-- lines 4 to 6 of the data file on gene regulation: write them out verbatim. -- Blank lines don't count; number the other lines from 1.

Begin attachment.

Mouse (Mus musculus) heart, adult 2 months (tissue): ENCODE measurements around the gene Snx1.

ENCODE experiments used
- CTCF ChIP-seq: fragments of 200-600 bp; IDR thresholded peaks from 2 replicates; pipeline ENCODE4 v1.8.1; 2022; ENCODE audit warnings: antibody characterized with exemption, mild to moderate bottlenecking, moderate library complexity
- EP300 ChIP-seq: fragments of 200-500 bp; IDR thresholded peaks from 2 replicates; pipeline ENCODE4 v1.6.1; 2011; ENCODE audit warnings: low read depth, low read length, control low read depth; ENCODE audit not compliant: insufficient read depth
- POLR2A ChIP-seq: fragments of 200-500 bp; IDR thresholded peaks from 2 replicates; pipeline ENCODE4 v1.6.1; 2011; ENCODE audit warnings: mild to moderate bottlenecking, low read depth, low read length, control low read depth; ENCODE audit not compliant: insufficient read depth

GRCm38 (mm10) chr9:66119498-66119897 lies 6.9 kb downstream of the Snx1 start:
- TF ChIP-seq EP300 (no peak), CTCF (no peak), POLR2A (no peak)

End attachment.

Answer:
- EP300 ChIP-seq: fragments of 200-500 bp; IDR thresholded peaks from 2 replicates; pipeline ENCODE4 v1.6.1; 2011; ENCODE audit warnings: low read depth, low read length, control low read depth; ENCODE audit not compliant: insufficient read depth
- POLR2A ChIP-seq: fragments of 200-500 bp; IDR thresholded peaks from 2 replicates; pipeline ENCODE4 v1.6.1; 2011; ENCODE audit warnings: mild to moderate bottlenecking, low read depth, low read length, control low read depth; ENCODE audit not compliant: insufficient read depth

GRCm38 (mm10) chr9:66119498-66119897 lies 6.9 kb downstream of the Snx1 start: